Blog: Dynamic electricity pricing plans are coming. Who’s going to switch to them?

by CMD Associate Director of Research David Byrne

In the coming years, Australians will experience substantial reforms in electricity pricing. Historically, we have faced flat rate plans where there is a fixed price for each kilowatt hour of electricity consumed in the day. This will change, however, with the introduction of dynamic pricing plans, where the price of electricity changes throughout the day to reflect the time varying cost of supplying electricity.

It is well understood among energy economists that dynamic pricing, if implemented, can drastically improve electricity market efficiency (see here). A substantially less well understood issue is whether households will actually adopt dynamic pricing plans in lieu of their fixed rate plans. For policymakers this question is important since the efficiency gains from dynamic pricing requires that people adopts such pricing plans and adjust their electricity consumption to them.

This question is addressed in a recent research paper from the Commonwealth Scientific and Industrial Research Organisation (CSIRO). Their study involved 1181 electricity customers who voluntarily responded to a survey asking them about the likelihood they would choose a hypothetical dynamic pricing plan over a fixed-rate plan.

They find evidence to suggest, perhaps not surprisingly, that households said they would want to stick with their traditional fixed-rate plans. They were particularly averse to complex real-time pricing dynamic plans (where retail prices move in throughout the day with fluctuating wholesale costs), and were less averse to simpler dynamic pricing plans, such as time-of-use pricing (where retail prices adjust less frequently throughout the day with peak and off-peak rates that differ across weekdays and weekends). If households were hypothetically offered a money-back guarantee on losses from dynamic pricing plans relative to fixed-rate plans, or alternatively if they were offered an automation device that would help them exploit dynamic prices to save on their bills, then they would be more likely to choose a dynamic pricing plan.

Why might these high-level results be expected? While the article mentions that behavioural economics might matter, standard microeconomic paradigm may in fact explain much of the aversion to dynamic pricing. If people are risk averse, then they will want to avoid pricing plans that involve volatile prices and hence bills. Moreover, they may simply be information-constrained and find it difficult to stay informed about the evolution of prices hour-to-hour or day-to-day in making their decisions. Indeed, research from David Rapson and Katrina Jessoe (see here) shows that people can actually make correct electricity pricing decisions if they are provided with the right information about the evolution of prices day-to-day.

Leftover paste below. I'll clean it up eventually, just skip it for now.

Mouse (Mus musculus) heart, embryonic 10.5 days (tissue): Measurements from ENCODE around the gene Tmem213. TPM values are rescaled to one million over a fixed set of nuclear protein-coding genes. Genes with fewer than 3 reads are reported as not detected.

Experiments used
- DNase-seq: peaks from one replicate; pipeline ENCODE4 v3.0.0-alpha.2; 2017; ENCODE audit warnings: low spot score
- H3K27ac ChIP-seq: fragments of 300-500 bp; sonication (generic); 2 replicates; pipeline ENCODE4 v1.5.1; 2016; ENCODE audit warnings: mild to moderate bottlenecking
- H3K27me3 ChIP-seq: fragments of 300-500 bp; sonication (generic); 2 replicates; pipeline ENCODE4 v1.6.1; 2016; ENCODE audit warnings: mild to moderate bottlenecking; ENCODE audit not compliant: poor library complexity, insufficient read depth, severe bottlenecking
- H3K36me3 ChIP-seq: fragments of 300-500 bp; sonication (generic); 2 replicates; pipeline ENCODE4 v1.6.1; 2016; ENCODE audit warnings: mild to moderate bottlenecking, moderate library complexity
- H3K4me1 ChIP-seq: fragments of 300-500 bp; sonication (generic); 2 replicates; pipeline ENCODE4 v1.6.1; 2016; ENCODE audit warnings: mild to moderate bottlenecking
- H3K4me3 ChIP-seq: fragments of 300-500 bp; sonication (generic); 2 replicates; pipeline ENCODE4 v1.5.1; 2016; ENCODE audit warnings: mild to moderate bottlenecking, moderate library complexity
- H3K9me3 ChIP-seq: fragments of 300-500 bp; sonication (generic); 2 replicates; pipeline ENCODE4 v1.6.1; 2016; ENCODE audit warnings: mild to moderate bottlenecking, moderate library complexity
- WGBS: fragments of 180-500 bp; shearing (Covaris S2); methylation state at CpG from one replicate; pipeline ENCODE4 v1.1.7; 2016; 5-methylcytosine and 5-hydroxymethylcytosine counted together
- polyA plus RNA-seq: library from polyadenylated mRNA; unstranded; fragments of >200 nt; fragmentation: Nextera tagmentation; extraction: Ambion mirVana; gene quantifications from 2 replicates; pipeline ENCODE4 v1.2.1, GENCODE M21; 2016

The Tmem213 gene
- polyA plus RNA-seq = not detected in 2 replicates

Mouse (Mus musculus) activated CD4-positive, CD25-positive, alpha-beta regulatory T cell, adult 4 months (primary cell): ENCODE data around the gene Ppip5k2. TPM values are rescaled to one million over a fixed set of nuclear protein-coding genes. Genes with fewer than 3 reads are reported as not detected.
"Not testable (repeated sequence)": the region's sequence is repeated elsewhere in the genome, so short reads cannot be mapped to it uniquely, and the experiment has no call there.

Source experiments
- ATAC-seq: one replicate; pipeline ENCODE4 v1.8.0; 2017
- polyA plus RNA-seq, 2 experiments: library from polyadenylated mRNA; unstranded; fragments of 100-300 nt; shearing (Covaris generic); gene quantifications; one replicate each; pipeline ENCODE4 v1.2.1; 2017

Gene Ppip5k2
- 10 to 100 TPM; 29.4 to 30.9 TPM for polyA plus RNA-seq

Regardless of interpretation of the underlying rationales for peoples’ hypothetical choices of fixed-rate plans or dynamic ones, the paper takes steps toward providing empirical evidence on peoples’ unwillingness to adopt dynamic pricing plans. Given major changes in dynamic pricing are yet to come in Australia, there is little data to study these decisions, hence the hypothetical approach taken.

That being said, the empirics need to be taken with a grain of salt. It is hard to believe that the numbers from paper will translate into what we might expect if dynamic pricing plans were actually implemented. Economists tend to believe in what people actually do, and not what they say they would do. We tend to take more seriously evidence based on peoples’ decisions when they have a stake in the game; that is, when they are making actual pricing plan choices and where those choices have financial consequences. Such field experiments, where households have financial incentives to carefully make the right electricity pricing plan choice for them, are precisely what the energy economics group is currently working on at the Centre for Market Design. With any luck, we will be able to build on the CSIRO study to help inform policymakers on the degree of risk aversion and ignorance among consumers when considering flat rate and dynamic plans in the coming years.